On staying on a 2-valve bike vs a high hp bike everyone has their preferences based on what they enjoy. I do not enjoy riding my 853 any more than my 750ss and can actually say there is nothing better than passing high Hp bikes with a low hp one. Yes you do work a lot more than they do and you need to push limits more often as all our speed it made up in or at corners but I feel it has made me a better rider as you cannot rely on Hp once out of the corner.

Case in point a customer with a 999r picked up a 748 and got faster on the 748 than he was on the 999r, after learning to not rely on the high Hp he rides the 999r much better than before and is a very good rider today on Both bikes. Both bikes teach you something different small hp teaches corner speed and maintaining momentum and high Hp teaches you what to do when you are going much faster speeds (braking and turning at higher speeds is different than low speeds).

Now get out there and have fun on whichever bike you have because any bike will be a smile maker on the track. we teach the state police track riding and you should see these guys who are very skilled street riders have an absolute blast at speed on Harley police bikes. We also see goldwings and dual sports most anything on two wheels will be fun.
Totally agree! The most stress free fun I've had on track was on my old CBR600 beater track bike- it wasn't the fastest bike and had ugly track fairings but the suspension was dialed and allowed me to practice and explore higher entry speeds using momentum and made me a much better rider. The other bike that was a blast to ride was an Aprilia RS250- was able to carry awesome corner speed and would get blown away on the straights but always caught the liter bikes in the tighter more technical corners.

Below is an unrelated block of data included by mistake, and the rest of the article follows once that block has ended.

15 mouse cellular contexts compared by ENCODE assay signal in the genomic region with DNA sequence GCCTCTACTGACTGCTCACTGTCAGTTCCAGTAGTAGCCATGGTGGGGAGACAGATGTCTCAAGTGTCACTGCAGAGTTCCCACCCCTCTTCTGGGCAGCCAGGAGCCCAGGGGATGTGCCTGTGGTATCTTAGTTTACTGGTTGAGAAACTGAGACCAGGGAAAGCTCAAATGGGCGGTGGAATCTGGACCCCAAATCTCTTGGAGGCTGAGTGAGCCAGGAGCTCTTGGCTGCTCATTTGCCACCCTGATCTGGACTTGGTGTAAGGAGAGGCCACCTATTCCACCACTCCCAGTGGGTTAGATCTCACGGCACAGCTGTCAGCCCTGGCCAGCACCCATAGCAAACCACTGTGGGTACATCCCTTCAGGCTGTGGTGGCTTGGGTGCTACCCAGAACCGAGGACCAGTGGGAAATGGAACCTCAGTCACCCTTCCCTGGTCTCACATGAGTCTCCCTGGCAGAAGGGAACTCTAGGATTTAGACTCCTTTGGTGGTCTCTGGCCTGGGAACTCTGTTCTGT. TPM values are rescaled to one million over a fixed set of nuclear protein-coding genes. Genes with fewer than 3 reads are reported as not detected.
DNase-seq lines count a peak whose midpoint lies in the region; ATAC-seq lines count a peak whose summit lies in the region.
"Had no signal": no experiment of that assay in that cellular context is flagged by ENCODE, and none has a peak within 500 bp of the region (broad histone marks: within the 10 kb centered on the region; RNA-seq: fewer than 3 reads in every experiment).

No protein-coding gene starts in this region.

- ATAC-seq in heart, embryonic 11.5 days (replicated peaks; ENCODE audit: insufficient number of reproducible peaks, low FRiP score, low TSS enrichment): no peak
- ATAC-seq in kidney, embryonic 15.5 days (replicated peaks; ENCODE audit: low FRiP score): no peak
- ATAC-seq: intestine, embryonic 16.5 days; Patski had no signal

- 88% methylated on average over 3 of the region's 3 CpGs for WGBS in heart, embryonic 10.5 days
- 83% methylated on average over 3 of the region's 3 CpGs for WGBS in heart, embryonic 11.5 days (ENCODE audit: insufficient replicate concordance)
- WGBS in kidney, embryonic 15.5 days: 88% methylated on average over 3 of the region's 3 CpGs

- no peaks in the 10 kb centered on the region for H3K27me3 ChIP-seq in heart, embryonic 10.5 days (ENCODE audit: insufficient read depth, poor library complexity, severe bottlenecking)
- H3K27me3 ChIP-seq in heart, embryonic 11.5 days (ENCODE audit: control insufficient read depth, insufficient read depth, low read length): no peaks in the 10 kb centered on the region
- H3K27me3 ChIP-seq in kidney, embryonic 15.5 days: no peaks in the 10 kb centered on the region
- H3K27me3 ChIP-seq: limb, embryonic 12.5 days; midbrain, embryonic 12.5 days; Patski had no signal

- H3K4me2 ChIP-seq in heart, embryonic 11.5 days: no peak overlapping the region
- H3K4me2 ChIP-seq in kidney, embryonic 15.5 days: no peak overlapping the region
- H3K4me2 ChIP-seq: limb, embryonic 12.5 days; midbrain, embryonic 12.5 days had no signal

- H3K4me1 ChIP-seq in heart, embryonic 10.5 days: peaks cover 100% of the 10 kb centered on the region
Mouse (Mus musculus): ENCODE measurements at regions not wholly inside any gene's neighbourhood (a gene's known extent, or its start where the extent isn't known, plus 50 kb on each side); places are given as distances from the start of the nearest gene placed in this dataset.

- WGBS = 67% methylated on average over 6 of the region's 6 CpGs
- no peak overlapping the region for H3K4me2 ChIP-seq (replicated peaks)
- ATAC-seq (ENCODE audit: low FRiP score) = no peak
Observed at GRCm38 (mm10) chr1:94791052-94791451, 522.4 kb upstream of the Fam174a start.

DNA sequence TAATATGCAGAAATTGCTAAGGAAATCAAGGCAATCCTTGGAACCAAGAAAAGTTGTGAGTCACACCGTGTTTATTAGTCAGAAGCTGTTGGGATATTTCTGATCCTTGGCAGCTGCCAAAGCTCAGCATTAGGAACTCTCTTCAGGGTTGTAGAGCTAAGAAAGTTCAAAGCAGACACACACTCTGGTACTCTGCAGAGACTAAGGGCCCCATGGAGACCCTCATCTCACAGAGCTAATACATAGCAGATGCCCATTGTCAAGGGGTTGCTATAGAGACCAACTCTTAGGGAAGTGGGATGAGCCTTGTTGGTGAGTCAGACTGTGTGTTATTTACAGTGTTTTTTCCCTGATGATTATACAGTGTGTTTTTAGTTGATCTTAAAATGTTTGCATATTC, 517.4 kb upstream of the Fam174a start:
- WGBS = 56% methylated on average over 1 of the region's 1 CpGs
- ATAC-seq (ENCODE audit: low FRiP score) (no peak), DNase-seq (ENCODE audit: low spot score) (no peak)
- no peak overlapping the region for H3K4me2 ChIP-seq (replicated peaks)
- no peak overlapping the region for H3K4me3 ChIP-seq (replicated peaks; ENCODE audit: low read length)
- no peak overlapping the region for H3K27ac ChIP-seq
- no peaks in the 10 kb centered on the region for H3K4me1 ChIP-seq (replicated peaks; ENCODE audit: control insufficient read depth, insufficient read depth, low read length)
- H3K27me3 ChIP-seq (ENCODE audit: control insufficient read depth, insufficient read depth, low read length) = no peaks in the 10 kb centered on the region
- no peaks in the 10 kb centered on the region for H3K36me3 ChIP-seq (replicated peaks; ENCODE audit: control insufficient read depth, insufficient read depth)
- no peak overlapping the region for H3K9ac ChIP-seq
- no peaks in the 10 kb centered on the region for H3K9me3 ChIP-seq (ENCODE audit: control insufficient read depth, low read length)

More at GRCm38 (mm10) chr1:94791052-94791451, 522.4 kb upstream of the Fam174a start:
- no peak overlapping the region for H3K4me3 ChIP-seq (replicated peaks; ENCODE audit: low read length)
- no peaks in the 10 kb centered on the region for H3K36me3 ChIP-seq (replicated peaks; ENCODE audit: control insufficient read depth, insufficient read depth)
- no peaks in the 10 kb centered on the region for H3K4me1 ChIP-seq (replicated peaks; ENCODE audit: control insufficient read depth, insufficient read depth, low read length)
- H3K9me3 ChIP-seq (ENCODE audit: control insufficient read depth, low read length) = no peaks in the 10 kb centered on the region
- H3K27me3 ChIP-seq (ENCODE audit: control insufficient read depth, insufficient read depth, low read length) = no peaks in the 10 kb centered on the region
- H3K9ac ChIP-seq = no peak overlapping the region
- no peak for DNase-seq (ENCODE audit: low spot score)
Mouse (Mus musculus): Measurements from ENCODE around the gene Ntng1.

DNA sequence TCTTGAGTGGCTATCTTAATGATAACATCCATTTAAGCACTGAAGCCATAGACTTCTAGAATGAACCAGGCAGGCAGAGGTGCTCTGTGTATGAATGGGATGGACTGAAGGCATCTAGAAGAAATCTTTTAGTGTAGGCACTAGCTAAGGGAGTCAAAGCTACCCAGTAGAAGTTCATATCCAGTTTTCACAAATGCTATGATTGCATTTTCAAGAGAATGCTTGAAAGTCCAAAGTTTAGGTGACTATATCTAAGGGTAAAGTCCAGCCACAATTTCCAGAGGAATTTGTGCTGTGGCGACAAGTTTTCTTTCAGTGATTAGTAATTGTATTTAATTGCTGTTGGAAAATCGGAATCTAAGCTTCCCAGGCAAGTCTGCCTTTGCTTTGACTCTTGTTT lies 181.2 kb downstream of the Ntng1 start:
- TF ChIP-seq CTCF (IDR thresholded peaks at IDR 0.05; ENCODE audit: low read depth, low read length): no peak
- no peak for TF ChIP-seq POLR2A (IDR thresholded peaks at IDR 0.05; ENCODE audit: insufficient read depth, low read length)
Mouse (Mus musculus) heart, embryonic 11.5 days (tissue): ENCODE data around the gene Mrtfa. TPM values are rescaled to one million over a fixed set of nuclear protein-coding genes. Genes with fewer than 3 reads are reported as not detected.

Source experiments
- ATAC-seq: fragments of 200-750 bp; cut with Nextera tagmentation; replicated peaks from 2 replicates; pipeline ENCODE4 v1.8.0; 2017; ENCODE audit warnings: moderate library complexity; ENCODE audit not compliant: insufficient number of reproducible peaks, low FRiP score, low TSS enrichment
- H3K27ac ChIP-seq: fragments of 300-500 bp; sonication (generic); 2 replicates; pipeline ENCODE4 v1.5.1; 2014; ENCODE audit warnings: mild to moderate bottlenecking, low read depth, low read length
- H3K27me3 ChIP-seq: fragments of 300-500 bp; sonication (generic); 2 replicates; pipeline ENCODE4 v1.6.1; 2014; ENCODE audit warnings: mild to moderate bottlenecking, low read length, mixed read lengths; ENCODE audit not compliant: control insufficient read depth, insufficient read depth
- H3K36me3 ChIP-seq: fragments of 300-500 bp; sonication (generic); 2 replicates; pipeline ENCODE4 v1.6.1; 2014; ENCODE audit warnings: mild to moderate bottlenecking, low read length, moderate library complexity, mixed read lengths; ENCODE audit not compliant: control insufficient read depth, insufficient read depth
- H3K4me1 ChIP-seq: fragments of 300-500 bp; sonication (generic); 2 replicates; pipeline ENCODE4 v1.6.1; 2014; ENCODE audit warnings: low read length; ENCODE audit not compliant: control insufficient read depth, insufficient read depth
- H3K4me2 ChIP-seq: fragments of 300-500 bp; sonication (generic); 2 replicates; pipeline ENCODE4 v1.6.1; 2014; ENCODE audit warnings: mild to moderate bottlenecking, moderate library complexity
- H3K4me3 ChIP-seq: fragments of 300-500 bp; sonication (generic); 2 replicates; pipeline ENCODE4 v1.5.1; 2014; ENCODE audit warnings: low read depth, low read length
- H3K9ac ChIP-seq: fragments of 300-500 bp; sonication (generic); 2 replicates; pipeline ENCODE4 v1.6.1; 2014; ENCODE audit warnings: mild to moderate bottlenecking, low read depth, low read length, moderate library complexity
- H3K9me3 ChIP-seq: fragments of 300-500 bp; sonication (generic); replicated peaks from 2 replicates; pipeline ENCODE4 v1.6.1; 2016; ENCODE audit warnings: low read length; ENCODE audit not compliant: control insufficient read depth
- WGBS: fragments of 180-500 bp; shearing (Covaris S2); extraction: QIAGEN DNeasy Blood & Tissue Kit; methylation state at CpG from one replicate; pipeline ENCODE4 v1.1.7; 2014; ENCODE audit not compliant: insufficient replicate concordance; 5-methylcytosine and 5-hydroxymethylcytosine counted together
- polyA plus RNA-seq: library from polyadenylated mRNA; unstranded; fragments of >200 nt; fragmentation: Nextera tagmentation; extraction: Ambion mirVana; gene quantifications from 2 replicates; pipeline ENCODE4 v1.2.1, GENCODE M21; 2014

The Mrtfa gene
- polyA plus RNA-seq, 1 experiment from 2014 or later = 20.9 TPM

The thing that scares me the most at track days are the big bike testosterone riders that think we are racing- I try and get out of those packs when i get caught in them- even pulling into pit lane to get out of the mix with those guys- I always try and get a control rider to show me the lines and follow them around- to me it's all about exploring the bike and what the limits are- ego and chest beating have always gotten me into trouble in life not just the track haha. - and I'm older now and have kids and don't give a crap about being perceived as a "fast guy"- I just wanna have some fun and really love the way it focuses you and forces you to live in the moment- all the noise of life disappears for a while- it's a zen thing for sure.

The RSV4 will be an exercise in braking and timing downshifts etc like you mentioned- it's insanely fast- I've never had such a bike- I do need to get some help getting the Ohlins front and rear dialed in for me- it scares me a bit this bike- but like you said also- it will be a lesson in self control- it's funny how these machines can teach you many things about yourself.

"it's not the arrow-it's the indian" my new favorite quote!

Chris B
Los Angeles.. 1996 Ducati 900SS/SP